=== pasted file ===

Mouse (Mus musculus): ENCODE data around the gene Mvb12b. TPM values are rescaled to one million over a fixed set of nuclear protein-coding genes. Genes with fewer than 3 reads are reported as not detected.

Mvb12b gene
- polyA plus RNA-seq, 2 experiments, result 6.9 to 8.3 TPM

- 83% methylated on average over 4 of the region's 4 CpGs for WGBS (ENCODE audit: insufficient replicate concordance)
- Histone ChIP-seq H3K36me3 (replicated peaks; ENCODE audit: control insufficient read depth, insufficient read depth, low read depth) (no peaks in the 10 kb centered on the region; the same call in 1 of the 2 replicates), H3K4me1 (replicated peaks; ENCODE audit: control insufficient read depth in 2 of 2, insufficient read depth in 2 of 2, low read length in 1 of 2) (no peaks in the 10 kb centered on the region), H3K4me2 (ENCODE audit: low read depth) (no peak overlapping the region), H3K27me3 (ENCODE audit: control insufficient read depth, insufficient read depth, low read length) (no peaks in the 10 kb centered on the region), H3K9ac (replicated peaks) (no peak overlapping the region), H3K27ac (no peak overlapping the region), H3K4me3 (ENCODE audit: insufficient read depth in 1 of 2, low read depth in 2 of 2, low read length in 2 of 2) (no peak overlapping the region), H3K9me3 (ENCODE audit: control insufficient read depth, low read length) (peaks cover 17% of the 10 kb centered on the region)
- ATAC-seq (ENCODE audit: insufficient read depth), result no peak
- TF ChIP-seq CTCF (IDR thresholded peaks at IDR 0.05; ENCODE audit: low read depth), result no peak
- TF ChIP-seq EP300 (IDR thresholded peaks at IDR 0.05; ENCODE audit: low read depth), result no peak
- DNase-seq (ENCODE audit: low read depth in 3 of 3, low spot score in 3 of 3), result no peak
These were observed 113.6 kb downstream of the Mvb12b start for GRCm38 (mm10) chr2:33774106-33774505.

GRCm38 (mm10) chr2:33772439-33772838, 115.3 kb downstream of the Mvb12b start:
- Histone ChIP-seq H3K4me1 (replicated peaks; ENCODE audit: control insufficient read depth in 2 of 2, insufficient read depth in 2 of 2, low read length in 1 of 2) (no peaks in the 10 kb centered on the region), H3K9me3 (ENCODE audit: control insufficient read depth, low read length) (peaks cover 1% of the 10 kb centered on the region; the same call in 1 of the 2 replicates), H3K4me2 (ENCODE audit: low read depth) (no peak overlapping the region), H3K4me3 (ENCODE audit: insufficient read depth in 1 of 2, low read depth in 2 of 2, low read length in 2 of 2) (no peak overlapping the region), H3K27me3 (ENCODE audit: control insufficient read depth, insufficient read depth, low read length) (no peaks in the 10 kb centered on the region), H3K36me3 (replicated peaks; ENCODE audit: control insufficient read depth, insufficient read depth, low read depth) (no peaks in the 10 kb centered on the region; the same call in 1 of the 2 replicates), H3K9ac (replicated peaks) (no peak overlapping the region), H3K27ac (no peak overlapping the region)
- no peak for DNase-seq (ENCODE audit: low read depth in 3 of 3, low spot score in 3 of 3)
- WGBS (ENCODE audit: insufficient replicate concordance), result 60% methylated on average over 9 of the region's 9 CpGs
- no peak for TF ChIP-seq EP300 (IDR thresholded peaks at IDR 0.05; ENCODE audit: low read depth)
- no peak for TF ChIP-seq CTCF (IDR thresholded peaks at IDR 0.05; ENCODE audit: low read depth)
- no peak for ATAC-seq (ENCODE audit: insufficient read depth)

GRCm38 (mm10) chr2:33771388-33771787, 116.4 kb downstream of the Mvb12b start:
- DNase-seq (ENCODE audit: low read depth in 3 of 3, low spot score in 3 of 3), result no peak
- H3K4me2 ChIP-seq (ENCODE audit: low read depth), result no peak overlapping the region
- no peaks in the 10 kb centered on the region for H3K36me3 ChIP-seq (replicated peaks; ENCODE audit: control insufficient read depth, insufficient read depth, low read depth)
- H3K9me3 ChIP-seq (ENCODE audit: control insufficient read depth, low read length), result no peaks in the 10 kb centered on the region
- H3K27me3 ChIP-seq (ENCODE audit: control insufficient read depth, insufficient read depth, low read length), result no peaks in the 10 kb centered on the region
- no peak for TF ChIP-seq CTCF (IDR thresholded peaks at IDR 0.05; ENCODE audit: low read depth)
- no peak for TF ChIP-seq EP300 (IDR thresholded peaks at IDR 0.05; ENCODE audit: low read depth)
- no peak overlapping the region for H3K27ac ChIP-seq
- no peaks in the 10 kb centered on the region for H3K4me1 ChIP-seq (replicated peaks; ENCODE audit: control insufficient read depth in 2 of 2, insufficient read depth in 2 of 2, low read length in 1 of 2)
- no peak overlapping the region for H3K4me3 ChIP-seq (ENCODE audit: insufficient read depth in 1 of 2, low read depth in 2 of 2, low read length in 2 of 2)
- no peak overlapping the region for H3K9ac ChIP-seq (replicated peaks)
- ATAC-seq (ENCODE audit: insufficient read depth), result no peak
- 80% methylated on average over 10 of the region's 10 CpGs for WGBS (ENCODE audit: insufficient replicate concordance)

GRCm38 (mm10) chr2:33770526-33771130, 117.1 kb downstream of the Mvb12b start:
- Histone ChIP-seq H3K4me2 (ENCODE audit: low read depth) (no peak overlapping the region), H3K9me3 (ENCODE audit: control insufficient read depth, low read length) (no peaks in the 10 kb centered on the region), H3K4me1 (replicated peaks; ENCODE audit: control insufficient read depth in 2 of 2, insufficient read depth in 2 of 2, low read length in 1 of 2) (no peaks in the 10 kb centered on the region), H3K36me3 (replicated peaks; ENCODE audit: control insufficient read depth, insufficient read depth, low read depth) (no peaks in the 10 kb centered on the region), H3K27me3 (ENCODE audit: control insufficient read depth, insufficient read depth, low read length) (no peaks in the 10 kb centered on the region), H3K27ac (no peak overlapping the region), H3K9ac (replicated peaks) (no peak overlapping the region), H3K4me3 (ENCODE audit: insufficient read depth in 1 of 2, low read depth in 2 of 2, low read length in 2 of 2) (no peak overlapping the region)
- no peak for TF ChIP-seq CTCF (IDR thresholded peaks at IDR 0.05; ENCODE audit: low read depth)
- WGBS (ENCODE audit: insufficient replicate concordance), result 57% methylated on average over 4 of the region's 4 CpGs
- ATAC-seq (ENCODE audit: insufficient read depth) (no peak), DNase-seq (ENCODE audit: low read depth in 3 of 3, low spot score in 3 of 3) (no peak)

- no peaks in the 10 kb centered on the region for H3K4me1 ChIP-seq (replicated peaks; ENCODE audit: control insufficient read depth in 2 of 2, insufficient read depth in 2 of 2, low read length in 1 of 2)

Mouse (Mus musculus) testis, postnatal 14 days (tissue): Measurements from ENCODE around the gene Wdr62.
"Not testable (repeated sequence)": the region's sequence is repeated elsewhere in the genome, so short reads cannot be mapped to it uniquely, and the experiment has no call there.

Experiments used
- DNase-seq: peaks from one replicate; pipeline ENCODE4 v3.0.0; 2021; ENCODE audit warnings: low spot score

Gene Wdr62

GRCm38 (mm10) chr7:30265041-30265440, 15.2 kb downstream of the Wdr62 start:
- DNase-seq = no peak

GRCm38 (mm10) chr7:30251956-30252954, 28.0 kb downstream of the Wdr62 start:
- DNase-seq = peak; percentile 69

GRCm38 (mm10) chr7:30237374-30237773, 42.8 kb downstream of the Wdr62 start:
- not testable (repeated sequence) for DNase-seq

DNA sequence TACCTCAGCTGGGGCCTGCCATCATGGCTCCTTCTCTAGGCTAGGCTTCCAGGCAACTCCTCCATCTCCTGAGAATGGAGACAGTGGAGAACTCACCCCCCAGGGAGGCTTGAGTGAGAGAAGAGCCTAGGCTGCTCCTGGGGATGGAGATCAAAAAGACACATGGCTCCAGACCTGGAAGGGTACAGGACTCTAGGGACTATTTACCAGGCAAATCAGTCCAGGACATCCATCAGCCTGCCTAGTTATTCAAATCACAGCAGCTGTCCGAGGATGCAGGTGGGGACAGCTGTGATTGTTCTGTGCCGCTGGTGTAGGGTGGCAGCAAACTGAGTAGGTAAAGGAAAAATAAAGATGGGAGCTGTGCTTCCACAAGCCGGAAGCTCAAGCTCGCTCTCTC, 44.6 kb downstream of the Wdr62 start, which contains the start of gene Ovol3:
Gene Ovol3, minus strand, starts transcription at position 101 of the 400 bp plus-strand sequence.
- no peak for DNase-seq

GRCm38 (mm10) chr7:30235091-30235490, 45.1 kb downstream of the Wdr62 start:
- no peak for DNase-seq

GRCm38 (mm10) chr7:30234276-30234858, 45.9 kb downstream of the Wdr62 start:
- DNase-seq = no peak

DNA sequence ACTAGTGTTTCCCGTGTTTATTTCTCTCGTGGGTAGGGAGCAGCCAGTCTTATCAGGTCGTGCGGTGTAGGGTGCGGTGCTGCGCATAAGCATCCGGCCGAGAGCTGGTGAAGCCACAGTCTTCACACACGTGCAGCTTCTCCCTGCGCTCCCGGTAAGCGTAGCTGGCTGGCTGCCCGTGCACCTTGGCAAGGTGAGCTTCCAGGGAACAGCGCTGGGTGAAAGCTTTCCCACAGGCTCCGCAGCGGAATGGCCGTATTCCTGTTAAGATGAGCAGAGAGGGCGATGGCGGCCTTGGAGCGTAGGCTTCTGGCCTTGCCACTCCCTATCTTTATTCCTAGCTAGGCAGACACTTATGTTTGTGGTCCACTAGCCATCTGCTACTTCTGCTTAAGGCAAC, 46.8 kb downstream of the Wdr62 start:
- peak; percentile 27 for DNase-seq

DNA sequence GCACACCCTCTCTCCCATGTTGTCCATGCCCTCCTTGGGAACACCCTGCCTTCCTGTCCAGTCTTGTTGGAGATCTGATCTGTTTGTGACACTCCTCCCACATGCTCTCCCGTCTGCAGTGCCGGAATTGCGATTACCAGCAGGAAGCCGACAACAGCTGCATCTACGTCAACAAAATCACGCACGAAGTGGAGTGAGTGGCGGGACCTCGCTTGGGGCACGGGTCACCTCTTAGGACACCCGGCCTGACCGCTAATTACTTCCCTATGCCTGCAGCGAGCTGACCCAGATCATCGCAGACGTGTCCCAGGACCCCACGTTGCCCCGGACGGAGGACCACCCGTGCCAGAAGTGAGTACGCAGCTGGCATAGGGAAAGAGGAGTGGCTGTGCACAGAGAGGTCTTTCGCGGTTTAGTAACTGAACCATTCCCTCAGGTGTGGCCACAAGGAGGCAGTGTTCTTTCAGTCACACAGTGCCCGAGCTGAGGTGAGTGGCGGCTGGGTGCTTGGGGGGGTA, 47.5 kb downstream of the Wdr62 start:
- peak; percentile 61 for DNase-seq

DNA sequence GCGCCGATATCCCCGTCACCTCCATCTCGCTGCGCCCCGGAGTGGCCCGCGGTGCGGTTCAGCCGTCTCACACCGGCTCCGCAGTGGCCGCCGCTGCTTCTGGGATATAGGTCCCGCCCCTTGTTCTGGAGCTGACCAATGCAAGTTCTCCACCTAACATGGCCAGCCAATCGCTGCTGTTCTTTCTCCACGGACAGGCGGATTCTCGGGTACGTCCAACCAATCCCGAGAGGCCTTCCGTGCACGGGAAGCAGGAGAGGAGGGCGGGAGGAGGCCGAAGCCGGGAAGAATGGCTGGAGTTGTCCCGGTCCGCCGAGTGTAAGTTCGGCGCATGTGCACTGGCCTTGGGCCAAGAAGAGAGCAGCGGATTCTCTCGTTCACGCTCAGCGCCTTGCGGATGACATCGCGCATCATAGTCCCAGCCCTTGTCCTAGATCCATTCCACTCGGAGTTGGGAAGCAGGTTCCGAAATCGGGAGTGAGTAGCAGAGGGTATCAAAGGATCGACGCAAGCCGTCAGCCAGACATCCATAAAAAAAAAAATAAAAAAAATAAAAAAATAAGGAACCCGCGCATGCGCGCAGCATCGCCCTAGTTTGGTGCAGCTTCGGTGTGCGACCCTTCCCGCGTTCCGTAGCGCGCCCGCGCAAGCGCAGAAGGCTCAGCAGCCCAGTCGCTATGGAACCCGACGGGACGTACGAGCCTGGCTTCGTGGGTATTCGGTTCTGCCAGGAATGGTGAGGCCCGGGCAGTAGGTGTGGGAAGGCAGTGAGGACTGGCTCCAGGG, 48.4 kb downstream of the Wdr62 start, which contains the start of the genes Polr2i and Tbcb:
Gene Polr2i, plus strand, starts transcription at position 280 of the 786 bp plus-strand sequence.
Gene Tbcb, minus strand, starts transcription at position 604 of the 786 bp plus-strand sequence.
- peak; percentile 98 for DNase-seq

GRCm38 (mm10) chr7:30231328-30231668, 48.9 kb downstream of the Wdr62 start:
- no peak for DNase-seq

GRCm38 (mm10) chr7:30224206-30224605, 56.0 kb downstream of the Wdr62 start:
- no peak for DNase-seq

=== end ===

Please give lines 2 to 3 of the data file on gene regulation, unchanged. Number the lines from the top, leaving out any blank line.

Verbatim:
Mvb12b gene
- polyA plus RNA-seq, 2 experiments, result 6.9 to 8.3 TPM